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Rich Families Are Legally Separating from Their Kids to Pay Less for College

It's the latest tactic the wealthy use to game the system.

by Allie Conti
Jul 30 2019, 4:31pm

Georgetown University's campus. Photo by Alex Wong/Get

On its website, Destination College describes itself as "a Chicago based firm working with families to make college affordable for their children." The smiling blonde woman holding an award on its homepage, Lora Georgieva, has apparently helped "many homeless students, refugees, and single moms achieve their college dream." But a new report from ProPublica tells a different story—court records show Georgieva has coached dozens of rich families into gaming a system intended to help the less fortunate. These families do so by having their high-school–aged children declare themselves financially independent from their parents, letting them access financial aid they would not otherwise be entitled to.

Gorgieva's business is part of a constellation of private counseling shops that employ legal—albeit ethically dubious—methods to help wealthy parents give their kids a leg up. This particular brand of scam was uncovered after a high school guidance counselor called an admissions director at the University of Illinois to ask why a specific student had been invited to an orientation for disadvantaged kids. The director, Andy Borst, looked into it and found that she had legally emancipated herself from her parents—a process that is intended to protect kids from abuse, but does not require any such abuse to have taken place.

The Wall Street Journal was able to reach two parents who were coached by Destination College into transferring guardianship of their kids before they applied for financial aid. One woman said that after putting several kids through school, her family's resources were tapped out despite living in a $1.2 million home and earning more than $250,000 a year. She transferred her daughter's guardianship to her business partner using completely legal methods, after which point that daughter only had to claim her income from working a summer job. She received a $20,000 financial aid package, including a federal subsidy meant for needy students known as a Pell Grant, and was able to cover the rest of her $65,000 tuition through a combination of scholarships and help from her grandmother, the woman told the Journal.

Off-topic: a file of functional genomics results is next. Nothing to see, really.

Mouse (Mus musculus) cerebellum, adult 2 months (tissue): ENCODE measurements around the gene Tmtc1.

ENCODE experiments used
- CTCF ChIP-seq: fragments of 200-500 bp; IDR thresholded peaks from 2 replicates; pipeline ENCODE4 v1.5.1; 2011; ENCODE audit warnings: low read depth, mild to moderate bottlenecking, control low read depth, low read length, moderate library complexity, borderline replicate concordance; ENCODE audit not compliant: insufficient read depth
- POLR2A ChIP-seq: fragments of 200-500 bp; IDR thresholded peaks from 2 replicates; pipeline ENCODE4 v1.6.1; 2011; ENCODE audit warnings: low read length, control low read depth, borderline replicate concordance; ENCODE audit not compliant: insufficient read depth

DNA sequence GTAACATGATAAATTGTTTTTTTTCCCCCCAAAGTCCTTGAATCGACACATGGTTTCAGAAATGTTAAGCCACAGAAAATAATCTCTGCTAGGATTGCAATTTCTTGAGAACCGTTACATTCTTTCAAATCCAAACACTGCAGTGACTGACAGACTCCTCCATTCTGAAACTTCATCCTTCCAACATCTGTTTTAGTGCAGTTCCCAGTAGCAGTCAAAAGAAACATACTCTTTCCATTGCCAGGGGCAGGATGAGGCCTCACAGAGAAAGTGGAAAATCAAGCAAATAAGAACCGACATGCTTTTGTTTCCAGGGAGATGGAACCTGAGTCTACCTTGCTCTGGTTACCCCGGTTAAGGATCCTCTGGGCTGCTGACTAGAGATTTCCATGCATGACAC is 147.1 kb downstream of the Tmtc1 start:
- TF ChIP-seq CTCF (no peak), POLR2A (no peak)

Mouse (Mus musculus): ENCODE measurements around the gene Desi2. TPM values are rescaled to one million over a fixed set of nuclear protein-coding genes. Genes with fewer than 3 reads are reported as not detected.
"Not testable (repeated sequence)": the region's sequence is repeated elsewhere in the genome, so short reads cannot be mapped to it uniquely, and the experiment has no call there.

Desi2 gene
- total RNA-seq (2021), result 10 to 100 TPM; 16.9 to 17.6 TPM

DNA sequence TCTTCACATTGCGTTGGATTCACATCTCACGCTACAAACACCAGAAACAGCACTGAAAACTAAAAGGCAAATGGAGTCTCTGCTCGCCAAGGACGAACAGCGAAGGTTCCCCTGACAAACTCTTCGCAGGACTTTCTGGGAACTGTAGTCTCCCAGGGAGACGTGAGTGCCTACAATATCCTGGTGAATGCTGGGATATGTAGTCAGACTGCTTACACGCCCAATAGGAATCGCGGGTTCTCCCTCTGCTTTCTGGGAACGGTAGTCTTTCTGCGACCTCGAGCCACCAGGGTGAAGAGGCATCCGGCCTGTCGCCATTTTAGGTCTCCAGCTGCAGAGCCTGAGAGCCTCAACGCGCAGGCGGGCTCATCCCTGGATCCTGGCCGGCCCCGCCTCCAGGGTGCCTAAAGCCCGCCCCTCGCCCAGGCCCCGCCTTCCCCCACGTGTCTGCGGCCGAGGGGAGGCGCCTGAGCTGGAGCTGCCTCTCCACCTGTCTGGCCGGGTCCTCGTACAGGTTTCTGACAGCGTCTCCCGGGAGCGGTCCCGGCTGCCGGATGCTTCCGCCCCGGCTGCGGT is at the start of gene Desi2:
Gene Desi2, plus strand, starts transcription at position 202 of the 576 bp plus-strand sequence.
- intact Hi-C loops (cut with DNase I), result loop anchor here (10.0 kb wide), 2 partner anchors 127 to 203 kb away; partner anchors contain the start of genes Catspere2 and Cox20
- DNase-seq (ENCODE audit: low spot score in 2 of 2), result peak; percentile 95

"The problem is there's not much the colleges can do about it," said Mark Kantrowitz, an expert on student aid. Questions about whether a child should be emancipated or otherwise legally separated from their parents are the domain of the courts. However, the college can ask how the student was able to support themselves, and take steps to ensure that all cash support received by the student, whether from their parents, grandparents or other relatives, is reported as untaxed income on the (financial aid form)," he added.



This latest revelation comes amid concurrent national conversations about the fairness and price of college. In March, the biggest college admissions scandal in history implicated 50 people in a shocking criminal conspiracy to grease the admission of lackluster students' into big-ticket schools by manipulating test scores and faking extracurriculars. More recently, the College Board tried to level the playing field by introducing an "adversity score" metric to the SATs. On Tuesday, Democratic presidential candidates Elizabeth Warren and Pete Buttigieg, among others, will likely duke it out on their competing visions for how to make the system more equitable, whether that means making public universities tuition-free or merely expanding the Pell Grant system.

Now it seems on top of fixing all that, a comprehensive solution to revamping the way college works in America should include an overhaul of guardianship law. "The guardianship law was written very broadly," Mari Berlin, an attorney who has overseen several of these cases, told the Journal. "Judges were given an immense amount of discretion. The standard is, best interest of the child, and I think it's hard to argue that this is not in the student's best interest."

ProPublica's investigation was limited to a northern suburb of Chicago, where it found about four dozen suspicious guardianship applications in the past 18 months. It's unclear how widespread the practice is nationwide, or how long it's been going on for.

In the meantime, Borst, the Illinois admissions official, said he'd alerted the Department of Education. Its investigative arm told the Journal that it's already suggested the DOE add language to the Federal Student Aid Handbook clarifying that if a student enters a legal guardianship but continues to receive support from parents, they are still considered their dependents. However, now that they've been tipped off to this latest chapter in the ongoing college admissions scandal, a nationwide investigation may soon be in the works.

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